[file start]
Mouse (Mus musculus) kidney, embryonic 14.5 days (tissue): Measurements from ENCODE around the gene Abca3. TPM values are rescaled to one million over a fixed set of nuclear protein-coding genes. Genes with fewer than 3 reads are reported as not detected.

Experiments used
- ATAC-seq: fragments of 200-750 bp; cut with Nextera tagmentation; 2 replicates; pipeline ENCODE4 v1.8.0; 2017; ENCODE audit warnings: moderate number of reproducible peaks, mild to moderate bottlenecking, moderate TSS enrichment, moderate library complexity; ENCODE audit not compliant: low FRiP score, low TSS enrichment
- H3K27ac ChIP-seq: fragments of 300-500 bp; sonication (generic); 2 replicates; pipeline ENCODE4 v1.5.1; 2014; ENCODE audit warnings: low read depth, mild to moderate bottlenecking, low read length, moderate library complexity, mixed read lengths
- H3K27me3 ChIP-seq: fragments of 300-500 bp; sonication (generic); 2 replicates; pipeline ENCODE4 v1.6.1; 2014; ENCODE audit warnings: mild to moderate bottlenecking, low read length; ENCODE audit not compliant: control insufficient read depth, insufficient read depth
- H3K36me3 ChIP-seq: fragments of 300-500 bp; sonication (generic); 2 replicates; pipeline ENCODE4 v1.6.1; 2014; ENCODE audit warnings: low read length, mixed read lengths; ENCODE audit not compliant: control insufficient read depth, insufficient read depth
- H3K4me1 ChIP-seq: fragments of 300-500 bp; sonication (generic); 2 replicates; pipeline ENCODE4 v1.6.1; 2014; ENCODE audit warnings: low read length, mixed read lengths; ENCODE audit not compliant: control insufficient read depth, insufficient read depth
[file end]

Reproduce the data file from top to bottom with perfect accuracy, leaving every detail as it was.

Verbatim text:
Mouse (Mus musculus) kidney, embryonic 14.5 days (tissue): Measurements from ENCODE around the gene Abca3. TPM values are rescaled to one million over a fixed set of nuclear protein-coding genes. Genes with fewer than 3 reads are reported as not detected.

Experiments used
- ATAC-seq: fragments of 200-750 bp; cut with Nextera tagmentation; 2 replicates; pipeline ENCODE4 v1.8.0; 2017; ENCODE audit warnings: moderate number of reproducible peaks, mild to moderate bottlenecking, moderate TSS enrichment, moderate library complexity; ENCODE audit not compliant: low FRiP score, low TSS enrichment
- H3K27ac ChIP-seq: fragments of 300-500 bp; sonication (generic); 2 replicates; pipeline ENCODE4 v1.5.1; 2014; ENCODE audit warnings: low read depth, mild to moderate bottlenecking, low read length, moderate library complexity, mixed read lengths
- H3K27me3 ChIP-seq: fragments of 300-500 bp; sonication (generic); 2 replicates; pipeline ENCODE4 v1.6.1; 2014; ENCODE audit warnings: mild to moderate bottlenecking, low read length; ENCODE audit not compliant: control insufficient read depth, insufficient read depth
- H3K36me3 ChIP-seq: fragments of 300-500 bp; sonication (generic); 2 replicates; pipeline ENCODE4 v1.6.1; 2014; ENCODE audit warnings: low read length, mixed read lengths; ENCODE audit not compliant: control insufficient read depth, insufficient read depth
- H3K4me1 ChIP-seq: fragments of 300-500 bp; sonication (generic); 2 replicates; pipeline ENCODE4 v1.6.1; 2014; ENCODE audit warnings: low read length, mixed read lengths; ENCODE audit not compliant: control insufficient read depth, insufficient read depth